Marie Claire Australia
Last year, a post-graduate student wrote to Christine Holgate and asked her to convey some words that were important to her. “I said, safety, respect and equality,” explains the former Australia Post boss. “Because I was unsafe and grossly disrespected, and through a process I got safer and was supported.”
Despite the trauma it caused her, Holgate stands by her decision to speak out against the public vilification she received from Prime Minister Scott Morrison for rewarding four of her executives with Cartier watches. “If you accept bullying you’re giving other people the right to do it again,” she says. “I realised speaking up was not just important for me but for so many who haven’t been able to.”
Holgate was left suicidal by the humiliation she endured, and the subsequent media firestorm. “They depicted me as a prostitute, and my family saw that,” she says. “What happened to me was workplace bullying, and I can’t help but believe that if I were a man it wouldn’t have happened.” (Morrison has denied any wrongdoing.)
Now CEO of Toll Global Express, Holgate is passionate about workplace safety and equality – expressing disbelief that not one female CEO was appointed to the ASX top 200 listed companies in 2020-’21.
She believes every recommendation made in the Respect@Work report should be implemented, most notably the obligation of employers to take responsibility for creating safe environments for their workforce. “Many women who suffer harassment, abuse or discrimination can’t afford to take on a lawyer or a large organisation, so they don’t speak up,” she explains. “And that’s incredibly sad. I think everybody has the right to go to work and return home safely.”
“My sense is that this had been building,” Jenkins tells marie claire. “What’s happened in the past few years is the result of a build-up over many, many years.”
So how did we get here? And what’s needed now to secure long-overdue, revolutionary change?
The origins of this watershed moment date back to 2017, when the Harvey Weinstein scandal prompted the global rallying cry #MeToo. In the days after the movement went viral, Jenkins knew the time was right to act. “That was the point when I went to [former minister for women] Kelly O’Dwyer and said, ‘Could we do a national inquiry?’ because I’d been doing sexual harassment cases for 20 years,” she said.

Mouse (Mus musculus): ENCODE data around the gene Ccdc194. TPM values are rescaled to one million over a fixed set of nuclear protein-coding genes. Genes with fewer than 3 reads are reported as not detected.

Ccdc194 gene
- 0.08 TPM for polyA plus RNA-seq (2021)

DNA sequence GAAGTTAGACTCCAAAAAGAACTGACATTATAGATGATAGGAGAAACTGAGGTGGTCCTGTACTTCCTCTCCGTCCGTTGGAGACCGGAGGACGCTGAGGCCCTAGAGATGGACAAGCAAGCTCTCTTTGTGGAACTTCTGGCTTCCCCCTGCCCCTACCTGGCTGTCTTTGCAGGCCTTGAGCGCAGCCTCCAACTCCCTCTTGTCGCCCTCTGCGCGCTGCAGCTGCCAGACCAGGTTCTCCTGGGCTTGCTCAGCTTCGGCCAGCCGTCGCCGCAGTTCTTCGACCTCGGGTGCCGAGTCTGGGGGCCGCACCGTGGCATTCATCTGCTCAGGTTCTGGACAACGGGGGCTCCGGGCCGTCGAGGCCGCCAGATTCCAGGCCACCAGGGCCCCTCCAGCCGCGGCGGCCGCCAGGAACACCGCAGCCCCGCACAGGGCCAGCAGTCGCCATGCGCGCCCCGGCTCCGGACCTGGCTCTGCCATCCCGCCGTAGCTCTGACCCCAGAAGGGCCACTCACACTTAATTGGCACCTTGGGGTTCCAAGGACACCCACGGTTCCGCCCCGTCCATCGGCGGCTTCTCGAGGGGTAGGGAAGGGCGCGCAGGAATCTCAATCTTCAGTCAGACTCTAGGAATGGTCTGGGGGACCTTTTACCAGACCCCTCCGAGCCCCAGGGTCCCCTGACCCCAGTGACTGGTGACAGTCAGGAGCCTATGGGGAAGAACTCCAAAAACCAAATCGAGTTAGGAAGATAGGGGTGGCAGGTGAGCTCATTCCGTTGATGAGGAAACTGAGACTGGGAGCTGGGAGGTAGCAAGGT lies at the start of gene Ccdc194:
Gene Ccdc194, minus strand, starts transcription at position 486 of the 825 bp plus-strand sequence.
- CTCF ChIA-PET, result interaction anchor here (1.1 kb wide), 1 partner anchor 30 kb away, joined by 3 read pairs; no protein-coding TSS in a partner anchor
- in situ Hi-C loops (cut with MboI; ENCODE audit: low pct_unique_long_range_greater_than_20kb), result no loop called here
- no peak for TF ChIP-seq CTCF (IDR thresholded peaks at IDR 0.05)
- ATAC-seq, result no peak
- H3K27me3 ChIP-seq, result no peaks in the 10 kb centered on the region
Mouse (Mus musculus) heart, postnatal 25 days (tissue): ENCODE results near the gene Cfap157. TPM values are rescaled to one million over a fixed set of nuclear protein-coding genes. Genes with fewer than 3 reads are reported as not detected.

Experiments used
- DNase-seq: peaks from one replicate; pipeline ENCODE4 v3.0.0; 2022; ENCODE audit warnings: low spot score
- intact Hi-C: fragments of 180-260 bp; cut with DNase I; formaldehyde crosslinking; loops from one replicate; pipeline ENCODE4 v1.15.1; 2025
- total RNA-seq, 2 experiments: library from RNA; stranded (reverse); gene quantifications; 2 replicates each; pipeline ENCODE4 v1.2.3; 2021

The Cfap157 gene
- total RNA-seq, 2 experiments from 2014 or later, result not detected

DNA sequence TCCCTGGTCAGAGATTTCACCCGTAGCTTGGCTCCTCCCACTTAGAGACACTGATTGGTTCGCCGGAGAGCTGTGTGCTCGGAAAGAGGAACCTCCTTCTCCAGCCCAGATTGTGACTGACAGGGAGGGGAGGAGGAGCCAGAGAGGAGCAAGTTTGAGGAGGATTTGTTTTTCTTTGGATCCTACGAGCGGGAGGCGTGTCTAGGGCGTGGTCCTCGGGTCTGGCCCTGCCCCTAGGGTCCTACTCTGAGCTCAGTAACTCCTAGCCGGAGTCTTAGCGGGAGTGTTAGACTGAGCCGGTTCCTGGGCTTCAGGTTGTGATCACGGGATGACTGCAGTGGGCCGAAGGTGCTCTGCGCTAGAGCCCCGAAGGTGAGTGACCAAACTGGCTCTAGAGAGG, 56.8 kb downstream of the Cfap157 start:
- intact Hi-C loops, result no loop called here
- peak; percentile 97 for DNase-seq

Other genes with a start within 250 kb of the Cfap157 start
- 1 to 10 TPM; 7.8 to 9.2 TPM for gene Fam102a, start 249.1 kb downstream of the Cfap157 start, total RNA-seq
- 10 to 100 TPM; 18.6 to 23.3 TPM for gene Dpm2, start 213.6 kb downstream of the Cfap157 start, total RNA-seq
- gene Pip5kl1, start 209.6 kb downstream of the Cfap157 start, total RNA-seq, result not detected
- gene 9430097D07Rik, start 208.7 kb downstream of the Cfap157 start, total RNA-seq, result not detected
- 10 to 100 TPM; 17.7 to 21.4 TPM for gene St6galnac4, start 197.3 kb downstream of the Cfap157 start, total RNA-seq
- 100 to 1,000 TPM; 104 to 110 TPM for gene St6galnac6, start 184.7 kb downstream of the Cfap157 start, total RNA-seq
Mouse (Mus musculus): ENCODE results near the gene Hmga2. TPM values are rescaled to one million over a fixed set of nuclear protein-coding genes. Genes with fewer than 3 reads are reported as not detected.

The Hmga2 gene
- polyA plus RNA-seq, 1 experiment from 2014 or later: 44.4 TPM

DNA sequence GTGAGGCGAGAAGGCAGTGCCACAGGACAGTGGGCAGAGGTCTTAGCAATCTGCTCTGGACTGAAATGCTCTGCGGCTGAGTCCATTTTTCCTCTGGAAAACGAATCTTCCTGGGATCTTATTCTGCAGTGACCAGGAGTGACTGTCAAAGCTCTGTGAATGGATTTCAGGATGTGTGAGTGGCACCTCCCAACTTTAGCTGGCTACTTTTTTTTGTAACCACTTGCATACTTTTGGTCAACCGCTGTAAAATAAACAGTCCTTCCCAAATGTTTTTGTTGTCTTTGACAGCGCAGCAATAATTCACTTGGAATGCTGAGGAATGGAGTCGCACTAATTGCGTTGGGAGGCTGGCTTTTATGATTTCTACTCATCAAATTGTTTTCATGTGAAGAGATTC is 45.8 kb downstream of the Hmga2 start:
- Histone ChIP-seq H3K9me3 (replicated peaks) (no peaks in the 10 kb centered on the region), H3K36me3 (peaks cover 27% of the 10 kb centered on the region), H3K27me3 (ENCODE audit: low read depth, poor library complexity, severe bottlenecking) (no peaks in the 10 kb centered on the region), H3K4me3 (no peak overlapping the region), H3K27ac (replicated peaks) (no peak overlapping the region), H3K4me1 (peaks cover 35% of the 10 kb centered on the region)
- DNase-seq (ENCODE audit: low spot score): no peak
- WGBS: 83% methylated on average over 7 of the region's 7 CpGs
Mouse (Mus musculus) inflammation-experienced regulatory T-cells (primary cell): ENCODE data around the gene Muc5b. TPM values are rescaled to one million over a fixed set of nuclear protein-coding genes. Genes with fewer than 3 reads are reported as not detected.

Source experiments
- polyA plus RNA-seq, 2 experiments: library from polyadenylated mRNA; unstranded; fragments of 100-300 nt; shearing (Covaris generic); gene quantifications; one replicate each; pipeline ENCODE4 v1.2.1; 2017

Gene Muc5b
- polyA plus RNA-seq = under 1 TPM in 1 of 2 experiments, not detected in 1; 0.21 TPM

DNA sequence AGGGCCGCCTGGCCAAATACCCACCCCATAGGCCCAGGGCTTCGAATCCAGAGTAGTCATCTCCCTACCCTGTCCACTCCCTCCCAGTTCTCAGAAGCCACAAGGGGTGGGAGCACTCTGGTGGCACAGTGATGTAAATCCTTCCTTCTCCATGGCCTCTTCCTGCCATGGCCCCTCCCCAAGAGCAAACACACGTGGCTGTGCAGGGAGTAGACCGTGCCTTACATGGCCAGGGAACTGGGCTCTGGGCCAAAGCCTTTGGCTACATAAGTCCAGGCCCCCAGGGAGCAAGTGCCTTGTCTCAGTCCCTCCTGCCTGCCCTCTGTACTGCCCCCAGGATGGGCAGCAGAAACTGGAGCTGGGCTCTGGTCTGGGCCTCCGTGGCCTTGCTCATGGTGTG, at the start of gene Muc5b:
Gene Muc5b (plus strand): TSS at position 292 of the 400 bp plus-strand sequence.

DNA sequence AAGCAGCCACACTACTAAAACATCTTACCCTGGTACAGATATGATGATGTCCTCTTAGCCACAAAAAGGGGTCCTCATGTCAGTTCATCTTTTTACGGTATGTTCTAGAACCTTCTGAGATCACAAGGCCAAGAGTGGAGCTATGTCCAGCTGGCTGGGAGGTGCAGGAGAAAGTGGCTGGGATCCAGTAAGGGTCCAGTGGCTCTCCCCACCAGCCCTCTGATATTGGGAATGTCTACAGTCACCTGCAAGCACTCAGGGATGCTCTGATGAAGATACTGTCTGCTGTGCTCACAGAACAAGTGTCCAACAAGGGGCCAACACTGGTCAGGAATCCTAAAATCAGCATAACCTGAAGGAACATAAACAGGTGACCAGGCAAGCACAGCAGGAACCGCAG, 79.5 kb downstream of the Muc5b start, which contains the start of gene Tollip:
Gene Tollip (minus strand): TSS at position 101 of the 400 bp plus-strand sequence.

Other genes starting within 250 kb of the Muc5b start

A world first, the sexual harassment inquiry came to be known as Respect@ Work, and drew on 460 submissions from legal services, unions, women’s services, academic experts and, most importantly, victims. It was underpinned by a fourth national survey on sexual harassment in Australian workplaces, which, worryingly, indicated that rates of sexual harassment had increased from one in four people when the survey was last conducted in 2012 to one in three in 2018. The sense of urgency and the mandate for change was clear.
So when the Respect@Work report was released in early 2020, expectations were high. Described as “revolutionary”, it made 55 recommendations covering everything from a more robust legal and regulatory framework to a more holistic support system for survivors. Most importantly, the report called for a “positive duty” on employers to prevent sexual harassment from happening in the first place.
Billed a game changer, this positive duty would take the burden off victims (who, as the past few years have demonstrated, pay a high price for coming forward) and place it firmly on the shoulders of employers to take proactive steps to prevent sexual harassment and assault from happening in the first place. In other words, the decades old, tired game of whack-a-mole that women have been forced to play with sexual harassment and assault at work would come to an end. Responsibility for tackling this scourge would no longer rest solely on the shoulders of women, whose only option has been to combat it via expensive and emotionally gruelling individual legal action. Employers would have a legal duty to prevent it from happening, and Australia’s sex discrimination commissioner would be given